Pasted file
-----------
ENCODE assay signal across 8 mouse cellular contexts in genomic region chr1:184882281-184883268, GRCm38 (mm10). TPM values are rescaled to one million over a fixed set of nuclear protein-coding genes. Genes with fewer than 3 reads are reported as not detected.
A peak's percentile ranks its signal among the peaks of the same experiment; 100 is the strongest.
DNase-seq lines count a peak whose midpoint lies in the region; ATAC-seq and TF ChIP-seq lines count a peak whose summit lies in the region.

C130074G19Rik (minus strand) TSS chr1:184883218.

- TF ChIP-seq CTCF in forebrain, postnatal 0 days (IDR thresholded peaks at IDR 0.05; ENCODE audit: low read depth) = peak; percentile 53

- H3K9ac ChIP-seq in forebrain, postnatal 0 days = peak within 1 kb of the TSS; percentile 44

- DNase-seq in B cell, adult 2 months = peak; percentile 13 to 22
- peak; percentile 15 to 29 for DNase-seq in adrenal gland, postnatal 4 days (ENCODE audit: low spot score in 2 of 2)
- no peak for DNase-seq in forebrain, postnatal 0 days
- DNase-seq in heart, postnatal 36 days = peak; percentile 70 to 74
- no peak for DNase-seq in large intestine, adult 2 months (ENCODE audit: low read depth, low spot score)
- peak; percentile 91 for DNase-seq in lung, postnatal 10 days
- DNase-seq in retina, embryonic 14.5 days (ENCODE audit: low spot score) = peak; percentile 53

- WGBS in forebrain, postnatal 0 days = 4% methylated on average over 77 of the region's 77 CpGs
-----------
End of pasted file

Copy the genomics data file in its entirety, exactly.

ENCODE assay signal across 8 mouse cellular contexts in genomic region chr1:184882281-184883268, GRCm38 (mm10). TPM values are rescaled to one million over a fixed set of nuclear protein-coding genes. Genes with fewer than 3 reads are reported as not detected.
A peak's percentile ranks its signal among the peaks of the same experiment; 100 is the strongest.
DNase-seq lines count a peak whose midpoint lies in the region; ATAC-seq and TF ChIP-seq lines count a peak whose summit lies in the region.

C130074G19Rik (minus strand) TSS chr1:184883218.

- TF ChIP-seq CTCF in forebrain, postnatal 0 days (IDR thresholded peaks at IDR 0.05; ENCODE audit: low read depth) = peak; percentile 53

- H3K9ac ChIP-seq in forebrain, postnatal 0 days = peak within 1 kb of the TSS; percentile 44

- DNase-seq in B cell, adult 2 months = peak; percentile 13 to 22
- peak; percentile 15 to 29 for DNase-seq in adrenal gland, postnatal 4 days (ENCODE audit: low spot score in 2 of 2)
- no peak for DNase-seq in forebrain, postnatal 0 days
- DNase-seq in heart, postnatal 36 days = peak; percentile 70 to 74
- no peak for DNase-seq in large intestine, adult 2 months (ENCODE audit: low read depth, low spot score)
- peak; percentile 91 for DNase-seq in lung, postnatal 10 days
- DNase-seq in retina, embryonic 14.5 days (ENCODE audit: low spot score) = peak; percentile 53

- WGBS in forebrain, postnatal 0 days = 4% methylated on average over 77 of the region's 77 CpGs